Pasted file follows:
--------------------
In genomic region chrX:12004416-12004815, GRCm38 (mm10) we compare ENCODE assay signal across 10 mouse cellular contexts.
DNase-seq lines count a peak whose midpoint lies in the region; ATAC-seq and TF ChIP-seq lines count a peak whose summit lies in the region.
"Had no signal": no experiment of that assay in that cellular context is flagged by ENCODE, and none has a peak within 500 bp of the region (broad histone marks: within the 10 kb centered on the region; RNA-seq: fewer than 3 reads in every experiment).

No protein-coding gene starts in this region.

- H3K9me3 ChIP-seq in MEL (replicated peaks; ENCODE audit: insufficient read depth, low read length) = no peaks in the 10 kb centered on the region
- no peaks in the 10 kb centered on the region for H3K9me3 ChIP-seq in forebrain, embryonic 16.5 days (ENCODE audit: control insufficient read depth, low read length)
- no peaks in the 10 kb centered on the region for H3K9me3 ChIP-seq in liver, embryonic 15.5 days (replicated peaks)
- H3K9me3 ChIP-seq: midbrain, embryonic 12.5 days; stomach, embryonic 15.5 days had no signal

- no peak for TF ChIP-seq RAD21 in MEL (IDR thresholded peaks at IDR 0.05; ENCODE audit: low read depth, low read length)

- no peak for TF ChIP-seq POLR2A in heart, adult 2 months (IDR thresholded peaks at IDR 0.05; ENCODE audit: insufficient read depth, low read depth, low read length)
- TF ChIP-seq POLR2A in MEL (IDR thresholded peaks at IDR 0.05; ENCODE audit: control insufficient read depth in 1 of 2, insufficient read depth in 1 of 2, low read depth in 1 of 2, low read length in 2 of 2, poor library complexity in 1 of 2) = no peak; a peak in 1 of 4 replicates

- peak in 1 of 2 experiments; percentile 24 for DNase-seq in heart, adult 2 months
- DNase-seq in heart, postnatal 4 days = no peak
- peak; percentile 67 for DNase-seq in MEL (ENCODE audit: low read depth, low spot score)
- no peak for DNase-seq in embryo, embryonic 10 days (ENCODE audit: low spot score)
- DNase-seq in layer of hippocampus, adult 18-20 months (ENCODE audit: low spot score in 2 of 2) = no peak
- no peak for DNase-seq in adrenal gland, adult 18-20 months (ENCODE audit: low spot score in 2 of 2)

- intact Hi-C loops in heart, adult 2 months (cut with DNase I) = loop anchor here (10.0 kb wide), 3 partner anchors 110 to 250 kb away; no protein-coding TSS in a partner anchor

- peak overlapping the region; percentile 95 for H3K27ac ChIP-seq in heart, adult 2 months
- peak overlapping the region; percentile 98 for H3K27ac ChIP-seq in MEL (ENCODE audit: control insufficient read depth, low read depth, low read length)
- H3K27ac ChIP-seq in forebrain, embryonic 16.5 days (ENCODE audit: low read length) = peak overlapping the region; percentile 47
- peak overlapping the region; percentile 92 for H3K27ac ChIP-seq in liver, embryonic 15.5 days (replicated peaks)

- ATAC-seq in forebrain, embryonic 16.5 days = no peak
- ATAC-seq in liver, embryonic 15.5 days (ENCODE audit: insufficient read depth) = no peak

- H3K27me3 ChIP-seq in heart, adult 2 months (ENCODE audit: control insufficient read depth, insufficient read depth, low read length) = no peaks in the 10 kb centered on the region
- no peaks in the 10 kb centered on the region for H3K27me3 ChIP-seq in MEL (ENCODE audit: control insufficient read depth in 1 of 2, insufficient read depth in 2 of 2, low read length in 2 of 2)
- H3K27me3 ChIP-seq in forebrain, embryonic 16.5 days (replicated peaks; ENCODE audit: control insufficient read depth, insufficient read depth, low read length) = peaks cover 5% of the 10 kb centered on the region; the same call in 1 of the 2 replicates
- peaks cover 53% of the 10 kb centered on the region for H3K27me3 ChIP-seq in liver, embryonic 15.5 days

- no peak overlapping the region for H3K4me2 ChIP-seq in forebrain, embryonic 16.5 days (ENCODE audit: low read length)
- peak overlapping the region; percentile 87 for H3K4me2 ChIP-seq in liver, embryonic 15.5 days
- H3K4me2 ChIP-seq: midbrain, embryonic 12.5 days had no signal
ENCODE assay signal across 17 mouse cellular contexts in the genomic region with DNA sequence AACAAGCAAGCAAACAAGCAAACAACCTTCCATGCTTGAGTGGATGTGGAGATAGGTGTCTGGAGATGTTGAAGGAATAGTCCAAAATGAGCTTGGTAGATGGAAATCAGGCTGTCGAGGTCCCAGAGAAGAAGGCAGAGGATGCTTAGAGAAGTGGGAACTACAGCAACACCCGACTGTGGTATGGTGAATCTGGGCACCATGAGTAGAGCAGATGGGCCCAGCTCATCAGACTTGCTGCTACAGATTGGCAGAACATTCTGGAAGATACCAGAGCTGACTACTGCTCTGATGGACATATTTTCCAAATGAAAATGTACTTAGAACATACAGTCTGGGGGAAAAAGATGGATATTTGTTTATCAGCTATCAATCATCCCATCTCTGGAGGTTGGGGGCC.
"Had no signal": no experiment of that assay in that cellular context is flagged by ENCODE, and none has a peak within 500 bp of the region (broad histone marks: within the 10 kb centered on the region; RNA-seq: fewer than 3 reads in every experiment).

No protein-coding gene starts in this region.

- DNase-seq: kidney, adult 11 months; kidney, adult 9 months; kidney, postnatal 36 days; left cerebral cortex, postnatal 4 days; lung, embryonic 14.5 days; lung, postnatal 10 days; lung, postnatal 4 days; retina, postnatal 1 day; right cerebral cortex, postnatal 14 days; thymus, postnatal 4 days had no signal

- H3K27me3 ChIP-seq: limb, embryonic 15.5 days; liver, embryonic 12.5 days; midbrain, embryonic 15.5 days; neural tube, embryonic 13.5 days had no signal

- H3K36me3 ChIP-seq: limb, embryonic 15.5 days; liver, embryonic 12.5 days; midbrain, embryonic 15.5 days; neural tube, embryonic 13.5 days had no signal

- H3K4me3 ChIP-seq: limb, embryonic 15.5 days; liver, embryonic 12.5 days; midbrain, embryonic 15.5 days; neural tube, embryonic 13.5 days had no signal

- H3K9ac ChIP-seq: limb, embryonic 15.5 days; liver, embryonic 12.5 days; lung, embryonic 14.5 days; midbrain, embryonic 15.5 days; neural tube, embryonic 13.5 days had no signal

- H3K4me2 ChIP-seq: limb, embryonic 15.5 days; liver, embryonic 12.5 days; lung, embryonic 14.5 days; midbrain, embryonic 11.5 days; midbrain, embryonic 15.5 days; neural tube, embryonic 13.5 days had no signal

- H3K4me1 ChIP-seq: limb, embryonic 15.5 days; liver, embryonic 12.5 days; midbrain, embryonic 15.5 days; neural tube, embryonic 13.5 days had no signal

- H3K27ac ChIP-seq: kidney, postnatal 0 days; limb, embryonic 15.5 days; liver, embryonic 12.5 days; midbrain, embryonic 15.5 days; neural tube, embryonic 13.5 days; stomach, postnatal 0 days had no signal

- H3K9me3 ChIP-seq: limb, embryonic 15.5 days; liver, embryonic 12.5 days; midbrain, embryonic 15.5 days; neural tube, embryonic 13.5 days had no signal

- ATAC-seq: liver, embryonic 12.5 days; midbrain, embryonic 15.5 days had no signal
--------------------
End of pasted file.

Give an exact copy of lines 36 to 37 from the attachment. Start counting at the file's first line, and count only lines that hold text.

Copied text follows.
- H3K27me3 ChIP-seq: limb, embryonic 15.5 days; liver, embryonic 12.5 days; midbrain, embryonic 15.5 days; neural tube, embryonic 13.5 days had no signal

- H3K36me3 ChIP-seq: limb, embryonic 15.5 days; liver, embryonic 12.5 days; midbrain, embryonic 15.5 days; neural tube, embryonic 13.5 days had no signal